TVN Invests $28 Million in VOD Expansion


VOD provider TVN Entertainment is investing $28 million in its infrastructure and technology to support advanced on-demand services. As part of the investment, TVN is planning a dramatic expansion of its high-definition content.

TVN chief operating officer Doug Sylvester said the company currently offers “several hundred hours” of HD content each month as part of an overall VOD offering of 8,000 to 8,500 hours. TVN is planning to increase capacity to meet growing demand for HD content by consumers and operators.

“Comcast and Verizon have talked about numbers in 1,000 plus hours per month of high-def content on demand so we are planning to be at that level by the end of the calendar year,” Sylvester said.

While HD is an important part of the new $28 million investment, Sylvester noted that TVN is also responding to an overall growth in VOD content and the fact that they need to supply content in multiple formats for standard-definition and high-definition in MPEG-2 and MPEG-4. Providing multiple formats adds to the storage and capacity needed by TVN.

“The total amount of content that we manage today is almost 50% higher than it was just a year ago,” Sylvester said.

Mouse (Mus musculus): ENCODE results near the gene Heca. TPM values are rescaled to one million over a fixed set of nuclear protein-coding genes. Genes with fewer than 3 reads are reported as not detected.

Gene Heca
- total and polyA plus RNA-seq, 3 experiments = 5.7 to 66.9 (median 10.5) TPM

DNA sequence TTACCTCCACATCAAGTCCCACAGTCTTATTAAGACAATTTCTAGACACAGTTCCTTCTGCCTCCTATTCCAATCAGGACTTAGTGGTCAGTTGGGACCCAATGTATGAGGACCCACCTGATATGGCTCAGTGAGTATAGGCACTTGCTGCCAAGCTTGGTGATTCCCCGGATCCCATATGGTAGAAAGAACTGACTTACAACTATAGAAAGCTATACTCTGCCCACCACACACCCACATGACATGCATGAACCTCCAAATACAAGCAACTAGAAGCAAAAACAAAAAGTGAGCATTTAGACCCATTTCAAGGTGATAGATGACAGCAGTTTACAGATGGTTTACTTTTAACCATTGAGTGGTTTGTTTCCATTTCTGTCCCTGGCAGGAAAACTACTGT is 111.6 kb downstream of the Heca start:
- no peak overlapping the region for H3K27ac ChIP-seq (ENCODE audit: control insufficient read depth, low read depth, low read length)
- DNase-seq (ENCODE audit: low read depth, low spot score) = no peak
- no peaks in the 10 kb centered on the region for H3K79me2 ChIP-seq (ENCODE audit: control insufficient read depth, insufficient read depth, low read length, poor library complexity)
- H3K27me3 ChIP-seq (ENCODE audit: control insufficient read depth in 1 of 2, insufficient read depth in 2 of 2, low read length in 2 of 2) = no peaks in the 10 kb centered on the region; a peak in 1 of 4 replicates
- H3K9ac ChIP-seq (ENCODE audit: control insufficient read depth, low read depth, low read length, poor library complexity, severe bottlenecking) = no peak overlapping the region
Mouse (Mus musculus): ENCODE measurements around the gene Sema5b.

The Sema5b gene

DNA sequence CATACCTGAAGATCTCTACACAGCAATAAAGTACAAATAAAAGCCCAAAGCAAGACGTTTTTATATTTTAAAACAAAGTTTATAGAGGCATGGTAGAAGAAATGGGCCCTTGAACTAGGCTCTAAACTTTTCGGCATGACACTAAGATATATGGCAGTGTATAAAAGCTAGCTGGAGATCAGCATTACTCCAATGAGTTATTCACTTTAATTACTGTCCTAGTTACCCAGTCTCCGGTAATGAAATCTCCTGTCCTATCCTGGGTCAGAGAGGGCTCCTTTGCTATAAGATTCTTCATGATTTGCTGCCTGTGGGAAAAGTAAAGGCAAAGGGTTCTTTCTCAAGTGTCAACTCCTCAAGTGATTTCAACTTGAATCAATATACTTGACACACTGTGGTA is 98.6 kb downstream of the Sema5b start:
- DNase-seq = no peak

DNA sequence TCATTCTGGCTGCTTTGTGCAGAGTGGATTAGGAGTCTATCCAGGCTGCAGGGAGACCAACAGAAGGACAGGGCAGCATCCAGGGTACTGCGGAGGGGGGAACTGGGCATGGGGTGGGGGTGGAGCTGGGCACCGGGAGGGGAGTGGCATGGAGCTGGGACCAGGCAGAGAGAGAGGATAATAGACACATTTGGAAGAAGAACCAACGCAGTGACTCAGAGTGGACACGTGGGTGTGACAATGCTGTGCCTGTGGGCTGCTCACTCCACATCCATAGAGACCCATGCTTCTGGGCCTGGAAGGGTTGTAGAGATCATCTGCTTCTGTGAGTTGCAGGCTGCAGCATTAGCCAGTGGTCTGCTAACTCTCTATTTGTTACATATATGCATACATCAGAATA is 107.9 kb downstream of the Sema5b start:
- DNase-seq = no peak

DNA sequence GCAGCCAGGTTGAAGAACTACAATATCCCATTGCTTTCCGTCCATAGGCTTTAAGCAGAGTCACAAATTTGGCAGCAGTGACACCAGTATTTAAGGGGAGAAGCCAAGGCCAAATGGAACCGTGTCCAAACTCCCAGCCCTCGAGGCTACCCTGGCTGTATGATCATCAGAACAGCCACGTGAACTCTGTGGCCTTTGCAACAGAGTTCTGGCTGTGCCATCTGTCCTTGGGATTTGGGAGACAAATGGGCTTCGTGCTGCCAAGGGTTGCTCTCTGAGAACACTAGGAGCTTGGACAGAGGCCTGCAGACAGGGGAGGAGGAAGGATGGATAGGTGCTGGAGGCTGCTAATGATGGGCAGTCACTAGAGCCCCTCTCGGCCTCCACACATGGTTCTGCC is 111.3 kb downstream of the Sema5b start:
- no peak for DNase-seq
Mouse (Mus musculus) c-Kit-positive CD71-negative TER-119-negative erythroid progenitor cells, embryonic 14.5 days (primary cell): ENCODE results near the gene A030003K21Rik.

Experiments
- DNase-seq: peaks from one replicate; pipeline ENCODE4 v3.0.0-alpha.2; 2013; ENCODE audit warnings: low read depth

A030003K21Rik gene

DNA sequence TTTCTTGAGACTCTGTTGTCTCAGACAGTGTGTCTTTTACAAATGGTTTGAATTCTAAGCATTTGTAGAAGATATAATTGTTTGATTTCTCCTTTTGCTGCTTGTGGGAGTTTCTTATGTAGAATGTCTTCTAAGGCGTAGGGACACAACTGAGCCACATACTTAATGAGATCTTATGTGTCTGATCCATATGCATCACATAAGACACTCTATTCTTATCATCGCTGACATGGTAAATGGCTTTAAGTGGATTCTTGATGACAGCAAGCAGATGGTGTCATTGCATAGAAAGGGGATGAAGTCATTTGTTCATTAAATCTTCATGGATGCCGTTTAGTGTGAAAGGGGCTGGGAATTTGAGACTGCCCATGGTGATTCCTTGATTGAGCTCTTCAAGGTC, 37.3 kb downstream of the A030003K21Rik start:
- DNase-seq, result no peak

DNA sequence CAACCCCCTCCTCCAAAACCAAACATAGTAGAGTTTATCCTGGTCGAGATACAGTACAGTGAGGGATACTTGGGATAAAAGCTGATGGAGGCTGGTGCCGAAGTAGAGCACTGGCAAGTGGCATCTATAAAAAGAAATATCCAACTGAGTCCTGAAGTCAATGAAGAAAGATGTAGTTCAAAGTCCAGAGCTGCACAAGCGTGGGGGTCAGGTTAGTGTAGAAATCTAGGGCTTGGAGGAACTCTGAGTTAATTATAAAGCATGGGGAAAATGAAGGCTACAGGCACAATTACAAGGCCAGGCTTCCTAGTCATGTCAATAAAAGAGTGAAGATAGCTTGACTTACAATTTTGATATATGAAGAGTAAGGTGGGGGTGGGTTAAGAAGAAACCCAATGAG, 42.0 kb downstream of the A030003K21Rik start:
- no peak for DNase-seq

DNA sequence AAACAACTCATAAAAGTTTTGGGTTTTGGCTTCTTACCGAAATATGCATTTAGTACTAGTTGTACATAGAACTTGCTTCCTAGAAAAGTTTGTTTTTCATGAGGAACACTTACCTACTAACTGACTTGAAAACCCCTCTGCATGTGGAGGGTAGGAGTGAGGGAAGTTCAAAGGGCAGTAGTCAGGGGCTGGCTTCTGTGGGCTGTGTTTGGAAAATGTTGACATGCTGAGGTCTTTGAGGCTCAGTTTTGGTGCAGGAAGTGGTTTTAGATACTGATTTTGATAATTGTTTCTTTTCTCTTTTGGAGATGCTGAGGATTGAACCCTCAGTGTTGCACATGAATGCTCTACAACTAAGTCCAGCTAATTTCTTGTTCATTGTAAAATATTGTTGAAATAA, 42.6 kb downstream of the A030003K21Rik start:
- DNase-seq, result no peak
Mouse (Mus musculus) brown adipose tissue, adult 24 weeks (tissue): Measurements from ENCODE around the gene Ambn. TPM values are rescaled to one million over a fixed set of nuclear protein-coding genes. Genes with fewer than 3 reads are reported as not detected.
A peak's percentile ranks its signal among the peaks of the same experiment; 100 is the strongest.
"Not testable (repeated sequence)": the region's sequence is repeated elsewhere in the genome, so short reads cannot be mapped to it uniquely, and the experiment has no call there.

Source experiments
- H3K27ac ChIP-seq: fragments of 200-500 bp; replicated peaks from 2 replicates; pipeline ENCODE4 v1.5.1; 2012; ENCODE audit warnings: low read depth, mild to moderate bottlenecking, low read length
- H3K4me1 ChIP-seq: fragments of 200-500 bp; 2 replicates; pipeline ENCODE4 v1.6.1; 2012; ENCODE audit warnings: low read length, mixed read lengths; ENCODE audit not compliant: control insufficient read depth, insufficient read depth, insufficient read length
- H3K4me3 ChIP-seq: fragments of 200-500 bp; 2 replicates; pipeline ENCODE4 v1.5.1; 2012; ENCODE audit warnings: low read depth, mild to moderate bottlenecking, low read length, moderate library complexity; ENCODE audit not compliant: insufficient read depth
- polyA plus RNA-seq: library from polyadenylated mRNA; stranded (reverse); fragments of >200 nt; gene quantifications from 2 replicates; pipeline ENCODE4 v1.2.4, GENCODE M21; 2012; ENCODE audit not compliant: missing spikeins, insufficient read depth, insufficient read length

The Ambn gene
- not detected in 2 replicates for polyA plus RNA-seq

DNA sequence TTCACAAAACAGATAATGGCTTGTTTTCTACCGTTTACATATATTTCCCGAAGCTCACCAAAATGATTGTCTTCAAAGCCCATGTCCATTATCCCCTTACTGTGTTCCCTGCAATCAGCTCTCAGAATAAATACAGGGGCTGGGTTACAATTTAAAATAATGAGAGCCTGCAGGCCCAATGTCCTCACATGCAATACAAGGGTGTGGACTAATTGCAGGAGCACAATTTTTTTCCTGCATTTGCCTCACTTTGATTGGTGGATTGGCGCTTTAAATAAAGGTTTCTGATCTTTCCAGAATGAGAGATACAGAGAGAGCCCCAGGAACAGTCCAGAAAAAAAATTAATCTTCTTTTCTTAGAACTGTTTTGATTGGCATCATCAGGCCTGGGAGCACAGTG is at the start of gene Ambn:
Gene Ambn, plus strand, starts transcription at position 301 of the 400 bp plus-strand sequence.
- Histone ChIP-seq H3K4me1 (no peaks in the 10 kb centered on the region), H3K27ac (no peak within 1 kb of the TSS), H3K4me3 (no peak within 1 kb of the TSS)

To address those needs, TVN recently added 40 terabytes of storage and added a third transponder to support distribution of multiple formats and the increase in its HD VOD content.

Sylvester also noted that studios and content owners are making more of their content available in HD.

“Right now about one quarter of the titles available from the studios are on HD but, from what they’ve told us, they plan over time to offer a full complement of new releases and library product in HD,” he said.

Currently, TVN’s HD VOD offering is about one-third transactional content, one-third premium and one-third from broadcasters and basic cable, Sylvester said.

Generally, pricing for new Hollywood movies on demand in HD is about $2 more than standard-def but consumers don’t seem to be balking at the price. Preliminary data suggests that buy rates among similar titles and similar groups of customers are 50% higher for HD titles, Sylvester said.